Published: August 15, 2017

Last week, the Third Circuit denied a Pennsylvania-plaintiff’s application to have her retaliation claim against her former employer reinstated. The plaintiff, Mindy Caplan, a former district manager for the retail chain Victoria’s Secret, claimed she was terminated “for opposing racial discrimination in society” after posting two racially-charged pictures on Facebook. Throughout 2014, the plaintiff identified herself as a Victoria’s Secret district manager on Facebook, which was accessible to other Victoria’s Secret employees and the public.

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Published: July 20, 2017

In a decision issued July 14, 2017, the Third Circuit clarified that to prevail on workplace harassment claims, plaintiffs must show that the conduct was “severe or pervasive”—not “severe and pervasive” or “pervasive and regular”—such that one racial slur was sufficient to state a claim for harassment under Section 1981.

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Published: July 5, 2017

In a potentially game-changing decision for employers, the United States District Court for the Southern District of New York denied a former employee’s motion to compel the depositions of her former employer’s three-person Termination Review Committee. Two Committee members were non-attorneys, while its third member was one of its in-house attorneys. Her presence on the Committee, combined with the Committee’s determined role, was ultimately enough to persuade the Court that the Committee’s deliberations were attorney-client privileged.

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Published: June 1, 2017

The Chamber of Commerce for Greater Philadelphia’s lawsuit seeking to block a Philadelphia ordinance that prohibits employers from asking questions about an applicant’s salary history was dismissed by the US District Court for the Eastern District of Pennsylvania on May 30, 2017.  The Chamber has 14 days to file an Amended Complaint to correct a standing issue, according to Judge Mitchell S. Goldberg.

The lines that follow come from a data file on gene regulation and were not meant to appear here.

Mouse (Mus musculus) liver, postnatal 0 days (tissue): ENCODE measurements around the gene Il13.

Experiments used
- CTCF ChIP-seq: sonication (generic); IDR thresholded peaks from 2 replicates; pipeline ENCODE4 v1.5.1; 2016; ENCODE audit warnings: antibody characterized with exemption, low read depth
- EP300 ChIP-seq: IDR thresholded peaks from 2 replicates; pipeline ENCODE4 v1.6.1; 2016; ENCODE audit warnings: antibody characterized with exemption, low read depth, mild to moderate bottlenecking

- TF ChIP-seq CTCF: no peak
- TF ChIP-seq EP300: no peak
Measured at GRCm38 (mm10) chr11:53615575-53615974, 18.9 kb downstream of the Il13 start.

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Published: May 30, 2017

Earlier this month, in the first known transgender rights disability discrimination case,  a judge in the US District Court for the Eastern District of Pennsylvania held that a person who suffers from gender dysphoria may be protected by the American with Disabilities Act’s (ADA) prohibition on discrimination in employment.  In particular, Judge Joseph F. Leeson, Jr. held that gender dysphoria does not fall within the category of “gender identity disorders” which are excluded by the ADA, using a narrow interpretation of that term.

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Published: April 19, 2017

On Wednesday, April 5, 2017, the New York City Council approved legislation that will ban employers from requesting or using job applicants’ salary history when making hiring decisions. The law, known as Introduction 1253-A, makes it illegal for any employer and or employment agency in New York City to ask about a job applicant’s salary history, including benefits, or search any publicly available records to obtain such information.

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Published: January 27, 2017

Philadelphia’s mayor signed a law this week that restricts employers from asking job applicants to disclose salary history information or to require disclosure of wage history.  It also prohibits employers from relying on wage history of a prospective employee in determining the wages for the applicant, including the negotiation of an employment contract,  unless the applicant voluntarily discloses that information to the prospective employer.  The law prohibits retaliation against a person who refuses to provide wage history information.  
 

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Published: January 19, 2017

Employers across the country will be watching to see how and if President-Elect Trump’s positions on labor and employment issues materialize after his inauguration.  He hasn’t been as vocal on labor and employment issues as on other issues, but he has campaigned or otherwise discussed several issues that could affect employers in 2017.  
 
Here’s a look at Trump’s positions on labor and employment issues; Saul Ewing attorneys weigh in on the impact of some of these changes:

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